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2. jtw on August 2, 2005 11:54 AM writes...

One of the best things I've heard is that IP in the pharmaceutical world is about incentives - given that you're risking about $600M (baseline) on a clinical trial, and your success rate is about 1 in 10, you need to know that you'll be able to recoup not just the cost of the trial at hand, but the other nine failed trials.

Whereas IP in software is more about leverage and lockout. That's something that gets used for good (see GPL and GNU/Linux) and for bad (see SCO) purposes in the copyright sphere. Patents are another ball of wax entirely - you don't spend hundreds of millions of dollars to create most software applications, and you don't need lockout monopoly rights to recover costs like in the drug cases. It's a jackhammer on a penny nail...

My $.02, opinions are mine, not my employer yadda yadda.


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3. Branko Collin on August 3, 2005 6:35 PM writes...

"Nor is anyone even remotely likely to get prosecuted for writing a macro program - that's a lame strawman."

If we are talking about prosecution--that is, what follows after committing a crime--, and if the US are a somewhat developed and civilized country, it should not matter whether someone commits the crime at home trying to write a letter to aunty Jill or at the office trying to make millions. Lady Justice should be blind to that: a crime is a crime.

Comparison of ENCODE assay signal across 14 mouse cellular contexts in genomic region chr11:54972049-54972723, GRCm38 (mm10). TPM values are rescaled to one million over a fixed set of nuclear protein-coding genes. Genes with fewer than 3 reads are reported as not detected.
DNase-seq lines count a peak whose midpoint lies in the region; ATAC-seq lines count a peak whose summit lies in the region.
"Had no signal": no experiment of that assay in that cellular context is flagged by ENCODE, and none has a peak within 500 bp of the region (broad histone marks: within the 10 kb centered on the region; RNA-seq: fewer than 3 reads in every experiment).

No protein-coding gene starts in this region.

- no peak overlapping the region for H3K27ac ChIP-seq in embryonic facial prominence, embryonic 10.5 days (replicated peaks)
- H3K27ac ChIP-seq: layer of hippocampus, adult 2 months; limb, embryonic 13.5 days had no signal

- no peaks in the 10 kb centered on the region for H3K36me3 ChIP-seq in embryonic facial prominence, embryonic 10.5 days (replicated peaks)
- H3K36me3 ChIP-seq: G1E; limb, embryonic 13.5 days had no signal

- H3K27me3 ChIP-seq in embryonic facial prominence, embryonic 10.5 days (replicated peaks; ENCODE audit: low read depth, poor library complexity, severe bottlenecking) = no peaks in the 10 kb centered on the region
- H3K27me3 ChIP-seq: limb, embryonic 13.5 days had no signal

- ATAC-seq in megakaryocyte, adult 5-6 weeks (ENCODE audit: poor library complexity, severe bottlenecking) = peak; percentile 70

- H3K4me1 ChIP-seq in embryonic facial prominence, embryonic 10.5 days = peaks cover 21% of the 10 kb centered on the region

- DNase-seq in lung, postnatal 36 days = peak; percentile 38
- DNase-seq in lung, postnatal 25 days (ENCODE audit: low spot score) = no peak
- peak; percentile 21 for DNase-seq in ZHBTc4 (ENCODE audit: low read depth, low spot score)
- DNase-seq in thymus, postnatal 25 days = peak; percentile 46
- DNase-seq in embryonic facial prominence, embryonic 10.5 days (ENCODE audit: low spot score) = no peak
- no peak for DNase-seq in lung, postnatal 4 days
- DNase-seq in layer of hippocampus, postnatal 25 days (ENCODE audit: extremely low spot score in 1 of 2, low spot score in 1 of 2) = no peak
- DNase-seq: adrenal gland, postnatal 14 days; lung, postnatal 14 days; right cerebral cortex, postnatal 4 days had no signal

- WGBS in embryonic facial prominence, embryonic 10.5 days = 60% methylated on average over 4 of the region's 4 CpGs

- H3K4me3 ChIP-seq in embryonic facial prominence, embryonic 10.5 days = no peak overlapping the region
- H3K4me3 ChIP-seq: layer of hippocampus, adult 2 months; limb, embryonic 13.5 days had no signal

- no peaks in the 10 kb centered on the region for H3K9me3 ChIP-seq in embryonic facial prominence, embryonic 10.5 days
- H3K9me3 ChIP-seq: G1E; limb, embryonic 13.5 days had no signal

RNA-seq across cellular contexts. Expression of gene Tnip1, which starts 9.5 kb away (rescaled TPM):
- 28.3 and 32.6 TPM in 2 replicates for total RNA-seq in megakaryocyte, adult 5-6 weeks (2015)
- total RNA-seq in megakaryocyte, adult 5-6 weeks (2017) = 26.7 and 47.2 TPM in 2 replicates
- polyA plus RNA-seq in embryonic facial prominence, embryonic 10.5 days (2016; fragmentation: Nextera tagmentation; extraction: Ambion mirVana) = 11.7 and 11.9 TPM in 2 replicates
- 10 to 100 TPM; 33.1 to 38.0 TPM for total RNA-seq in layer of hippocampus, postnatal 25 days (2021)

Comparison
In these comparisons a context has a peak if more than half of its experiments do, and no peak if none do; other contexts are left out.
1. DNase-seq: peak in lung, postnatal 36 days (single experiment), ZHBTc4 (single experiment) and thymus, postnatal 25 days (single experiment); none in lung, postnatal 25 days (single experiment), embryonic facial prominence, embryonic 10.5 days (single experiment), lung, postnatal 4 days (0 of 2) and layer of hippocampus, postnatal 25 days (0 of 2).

But perhaps you meant "sued"? Patent law is (mostly) civil law AFAIK. Even then Klemens' argument is not a strawman. The author writes (this, by the way, is not from the quoted bit): "When you use the Record Macro feature of your word processor, you are writing a computer implemented technology which may infringe a patent--and if you put that document online, you are distributing your infringing technology worldwide." Nowhere does he talk about getting sued. And indeed, software patents are often used to threaten with sueing, not to actually sue. What's more, letting people write infringing macros breeds disrespect for the law--something which the author also touches upon.

You may claim that IP law was never intended to stop the home user--tell that to the thousands that were and are being sued by the RIAA and MPAA.

"The practical problems with software patents include crappy-to-nonexistent prior art requirements (compare prior art citations on drug patents vs those on sofware patents), overworked examiners not trained in the art, and an industry with wide disparities between established firms and startups that are expected to compete in the same marketplace."

These are problems that are related to all patents, not just software patents.